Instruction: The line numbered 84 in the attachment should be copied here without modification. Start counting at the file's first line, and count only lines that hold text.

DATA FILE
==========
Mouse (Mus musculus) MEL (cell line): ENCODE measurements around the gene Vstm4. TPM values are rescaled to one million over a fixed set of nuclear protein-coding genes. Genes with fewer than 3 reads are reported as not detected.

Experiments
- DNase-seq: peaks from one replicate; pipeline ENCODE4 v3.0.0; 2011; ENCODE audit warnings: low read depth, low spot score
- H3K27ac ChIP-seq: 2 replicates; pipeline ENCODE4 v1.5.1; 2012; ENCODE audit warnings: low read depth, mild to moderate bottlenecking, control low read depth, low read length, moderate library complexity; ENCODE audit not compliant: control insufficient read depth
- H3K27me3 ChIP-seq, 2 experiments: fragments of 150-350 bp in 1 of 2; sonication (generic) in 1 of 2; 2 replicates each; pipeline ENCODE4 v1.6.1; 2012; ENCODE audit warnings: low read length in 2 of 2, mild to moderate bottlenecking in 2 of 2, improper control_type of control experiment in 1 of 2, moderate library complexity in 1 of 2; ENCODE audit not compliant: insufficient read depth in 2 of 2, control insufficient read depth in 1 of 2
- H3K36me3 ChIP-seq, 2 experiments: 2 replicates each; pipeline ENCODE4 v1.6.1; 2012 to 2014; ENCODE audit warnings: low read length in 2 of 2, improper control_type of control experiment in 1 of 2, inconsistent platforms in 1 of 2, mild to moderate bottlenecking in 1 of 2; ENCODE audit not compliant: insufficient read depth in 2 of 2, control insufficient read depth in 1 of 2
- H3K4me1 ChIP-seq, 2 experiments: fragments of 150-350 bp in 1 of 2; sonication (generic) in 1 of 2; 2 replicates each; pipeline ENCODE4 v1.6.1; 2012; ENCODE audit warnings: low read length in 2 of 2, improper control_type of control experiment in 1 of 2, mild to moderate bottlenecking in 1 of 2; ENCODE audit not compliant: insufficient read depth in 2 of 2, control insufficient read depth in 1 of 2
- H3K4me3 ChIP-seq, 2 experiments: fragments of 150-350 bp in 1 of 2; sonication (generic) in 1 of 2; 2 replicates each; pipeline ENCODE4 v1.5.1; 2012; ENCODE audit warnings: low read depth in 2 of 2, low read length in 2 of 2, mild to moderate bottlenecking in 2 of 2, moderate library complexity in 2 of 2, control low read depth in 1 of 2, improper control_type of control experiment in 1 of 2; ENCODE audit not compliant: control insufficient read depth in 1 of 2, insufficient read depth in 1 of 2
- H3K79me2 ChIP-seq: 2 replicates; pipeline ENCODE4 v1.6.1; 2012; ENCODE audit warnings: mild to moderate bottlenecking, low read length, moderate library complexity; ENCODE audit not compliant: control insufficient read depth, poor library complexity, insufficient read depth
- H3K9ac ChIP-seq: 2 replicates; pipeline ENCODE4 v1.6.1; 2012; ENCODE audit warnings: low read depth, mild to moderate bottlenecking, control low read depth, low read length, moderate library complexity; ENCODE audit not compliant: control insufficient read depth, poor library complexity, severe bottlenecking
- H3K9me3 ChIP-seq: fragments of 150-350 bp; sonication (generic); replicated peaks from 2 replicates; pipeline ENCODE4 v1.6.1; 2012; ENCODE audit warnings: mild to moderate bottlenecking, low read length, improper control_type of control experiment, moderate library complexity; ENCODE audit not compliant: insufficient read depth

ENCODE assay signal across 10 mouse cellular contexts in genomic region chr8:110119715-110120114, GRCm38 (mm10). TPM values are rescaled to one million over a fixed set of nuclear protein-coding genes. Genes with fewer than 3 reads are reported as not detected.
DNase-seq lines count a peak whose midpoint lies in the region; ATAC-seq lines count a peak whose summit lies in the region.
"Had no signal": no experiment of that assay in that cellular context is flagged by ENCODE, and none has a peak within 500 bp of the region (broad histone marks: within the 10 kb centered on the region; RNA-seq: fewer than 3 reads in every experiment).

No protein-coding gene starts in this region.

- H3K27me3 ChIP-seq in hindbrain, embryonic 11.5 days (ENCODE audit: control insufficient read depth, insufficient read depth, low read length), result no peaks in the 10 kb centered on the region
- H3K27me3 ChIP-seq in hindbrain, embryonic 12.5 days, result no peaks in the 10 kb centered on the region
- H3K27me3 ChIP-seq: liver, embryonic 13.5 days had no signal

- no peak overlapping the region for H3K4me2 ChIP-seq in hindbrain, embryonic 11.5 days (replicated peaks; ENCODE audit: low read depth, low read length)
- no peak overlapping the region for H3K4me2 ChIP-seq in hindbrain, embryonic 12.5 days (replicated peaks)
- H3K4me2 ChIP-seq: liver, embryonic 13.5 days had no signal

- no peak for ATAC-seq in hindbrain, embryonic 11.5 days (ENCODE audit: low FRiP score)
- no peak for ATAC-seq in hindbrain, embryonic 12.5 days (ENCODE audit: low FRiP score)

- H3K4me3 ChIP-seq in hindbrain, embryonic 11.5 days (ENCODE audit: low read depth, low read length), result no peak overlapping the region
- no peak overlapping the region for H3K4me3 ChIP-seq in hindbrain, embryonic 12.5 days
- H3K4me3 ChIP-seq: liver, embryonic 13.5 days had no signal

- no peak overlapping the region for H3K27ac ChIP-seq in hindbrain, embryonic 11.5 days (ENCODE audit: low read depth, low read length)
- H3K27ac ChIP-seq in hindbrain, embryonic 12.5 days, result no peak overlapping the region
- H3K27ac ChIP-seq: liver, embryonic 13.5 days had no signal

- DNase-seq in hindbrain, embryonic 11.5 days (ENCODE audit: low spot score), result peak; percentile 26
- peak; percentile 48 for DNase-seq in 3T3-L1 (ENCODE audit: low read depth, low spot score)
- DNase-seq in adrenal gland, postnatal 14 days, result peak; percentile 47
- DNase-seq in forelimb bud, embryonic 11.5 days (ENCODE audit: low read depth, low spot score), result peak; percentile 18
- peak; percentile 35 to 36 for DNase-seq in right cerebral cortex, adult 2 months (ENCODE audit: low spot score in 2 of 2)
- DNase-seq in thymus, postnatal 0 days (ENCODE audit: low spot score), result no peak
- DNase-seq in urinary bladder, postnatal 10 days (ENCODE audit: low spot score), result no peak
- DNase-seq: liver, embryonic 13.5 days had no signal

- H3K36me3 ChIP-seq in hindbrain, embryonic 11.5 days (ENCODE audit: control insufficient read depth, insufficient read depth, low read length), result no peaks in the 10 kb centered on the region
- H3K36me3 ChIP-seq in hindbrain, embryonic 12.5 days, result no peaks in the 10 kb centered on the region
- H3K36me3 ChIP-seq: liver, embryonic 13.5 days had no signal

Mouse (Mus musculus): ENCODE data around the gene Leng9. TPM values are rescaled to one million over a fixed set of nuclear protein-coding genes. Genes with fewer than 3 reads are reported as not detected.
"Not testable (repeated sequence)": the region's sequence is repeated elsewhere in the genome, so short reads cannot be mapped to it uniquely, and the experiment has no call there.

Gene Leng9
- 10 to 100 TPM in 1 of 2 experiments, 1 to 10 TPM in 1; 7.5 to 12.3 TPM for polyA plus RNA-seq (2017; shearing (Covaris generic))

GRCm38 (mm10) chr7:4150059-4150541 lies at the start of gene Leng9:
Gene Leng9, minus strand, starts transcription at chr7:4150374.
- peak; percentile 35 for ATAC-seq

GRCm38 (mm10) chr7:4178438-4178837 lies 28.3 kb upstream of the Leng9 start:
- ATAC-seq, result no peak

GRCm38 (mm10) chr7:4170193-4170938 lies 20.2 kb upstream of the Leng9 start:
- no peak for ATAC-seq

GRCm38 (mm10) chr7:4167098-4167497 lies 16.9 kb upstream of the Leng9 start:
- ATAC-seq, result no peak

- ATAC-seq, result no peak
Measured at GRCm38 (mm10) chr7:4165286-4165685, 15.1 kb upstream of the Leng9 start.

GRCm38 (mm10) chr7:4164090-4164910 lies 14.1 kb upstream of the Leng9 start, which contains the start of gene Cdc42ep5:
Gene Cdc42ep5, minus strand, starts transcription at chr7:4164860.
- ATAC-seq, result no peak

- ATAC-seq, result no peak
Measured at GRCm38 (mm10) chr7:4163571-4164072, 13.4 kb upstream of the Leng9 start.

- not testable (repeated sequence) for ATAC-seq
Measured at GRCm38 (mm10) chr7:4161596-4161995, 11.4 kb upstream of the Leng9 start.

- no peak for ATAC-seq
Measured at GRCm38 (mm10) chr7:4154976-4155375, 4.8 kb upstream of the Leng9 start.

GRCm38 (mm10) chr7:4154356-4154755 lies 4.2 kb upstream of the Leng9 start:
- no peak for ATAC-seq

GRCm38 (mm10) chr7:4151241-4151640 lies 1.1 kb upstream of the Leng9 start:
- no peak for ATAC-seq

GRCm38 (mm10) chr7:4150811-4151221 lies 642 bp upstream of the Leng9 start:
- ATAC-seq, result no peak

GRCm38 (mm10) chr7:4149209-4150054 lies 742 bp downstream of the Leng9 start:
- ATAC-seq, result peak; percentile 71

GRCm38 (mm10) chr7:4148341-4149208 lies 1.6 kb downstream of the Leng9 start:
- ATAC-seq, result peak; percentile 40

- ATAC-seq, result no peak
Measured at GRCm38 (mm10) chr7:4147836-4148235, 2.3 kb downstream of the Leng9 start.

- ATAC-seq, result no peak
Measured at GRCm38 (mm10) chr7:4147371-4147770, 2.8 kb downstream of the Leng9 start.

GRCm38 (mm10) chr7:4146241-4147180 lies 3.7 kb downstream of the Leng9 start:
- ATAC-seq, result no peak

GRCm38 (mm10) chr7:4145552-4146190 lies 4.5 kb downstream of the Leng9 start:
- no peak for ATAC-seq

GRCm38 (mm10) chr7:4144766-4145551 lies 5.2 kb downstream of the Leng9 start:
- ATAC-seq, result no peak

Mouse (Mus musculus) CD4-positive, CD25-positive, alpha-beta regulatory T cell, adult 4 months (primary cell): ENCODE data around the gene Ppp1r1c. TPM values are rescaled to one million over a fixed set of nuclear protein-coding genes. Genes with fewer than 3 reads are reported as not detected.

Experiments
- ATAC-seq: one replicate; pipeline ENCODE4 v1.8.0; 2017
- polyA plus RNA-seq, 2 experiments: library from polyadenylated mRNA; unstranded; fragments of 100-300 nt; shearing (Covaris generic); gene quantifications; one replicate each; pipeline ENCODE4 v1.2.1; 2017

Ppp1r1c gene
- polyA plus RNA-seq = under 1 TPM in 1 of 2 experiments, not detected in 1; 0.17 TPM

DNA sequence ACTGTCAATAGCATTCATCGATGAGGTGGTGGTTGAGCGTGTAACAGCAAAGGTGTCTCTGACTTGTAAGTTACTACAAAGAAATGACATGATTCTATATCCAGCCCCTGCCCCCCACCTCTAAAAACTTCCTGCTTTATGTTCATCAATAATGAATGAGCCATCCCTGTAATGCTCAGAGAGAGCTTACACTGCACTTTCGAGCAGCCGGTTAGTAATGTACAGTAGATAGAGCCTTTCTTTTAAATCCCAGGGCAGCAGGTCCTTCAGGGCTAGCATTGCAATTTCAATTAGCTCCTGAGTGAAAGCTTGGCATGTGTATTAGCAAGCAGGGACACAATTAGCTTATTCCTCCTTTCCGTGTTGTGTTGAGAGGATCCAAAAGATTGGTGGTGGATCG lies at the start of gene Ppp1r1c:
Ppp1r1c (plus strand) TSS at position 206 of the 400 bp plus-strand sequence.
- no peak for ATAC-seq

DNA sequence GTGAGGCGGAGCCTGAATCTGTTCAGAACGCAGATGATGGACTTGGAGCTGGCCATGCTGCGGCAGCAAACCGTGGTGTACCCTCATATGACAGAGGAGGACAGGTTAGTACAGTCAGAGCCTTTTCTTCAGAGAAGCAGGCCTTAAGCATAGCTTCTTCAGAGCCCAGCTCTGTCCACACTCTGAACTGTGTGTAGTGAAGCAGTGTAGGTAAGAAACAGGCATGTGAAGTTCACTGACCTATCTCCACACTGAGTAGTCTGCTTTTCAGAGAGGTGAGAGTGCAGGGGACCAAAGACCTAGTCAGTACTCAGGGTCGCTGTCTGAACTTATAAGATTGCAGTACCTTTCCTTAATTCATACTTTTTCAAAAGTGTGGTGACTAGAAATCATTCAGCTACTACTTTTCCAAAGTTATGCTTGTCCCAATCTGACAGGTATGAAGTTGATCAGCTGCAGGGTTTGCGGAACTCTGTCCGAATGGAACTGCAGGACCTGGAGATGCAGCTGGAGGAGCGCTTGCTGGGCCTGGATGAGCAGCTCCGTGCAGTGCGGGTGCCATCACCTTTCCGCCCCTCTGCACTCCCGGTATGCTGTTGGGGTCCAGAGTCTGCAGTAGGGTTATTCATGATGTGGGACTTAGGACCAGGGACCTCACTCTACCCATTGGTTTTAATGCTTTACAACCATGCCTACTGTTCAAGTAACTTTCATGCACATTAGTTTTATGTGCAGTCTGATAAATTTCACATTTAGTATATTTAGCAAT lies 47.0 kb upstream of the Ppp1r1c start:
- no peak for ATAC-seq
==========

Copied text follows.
- ATAC-seq, result no peak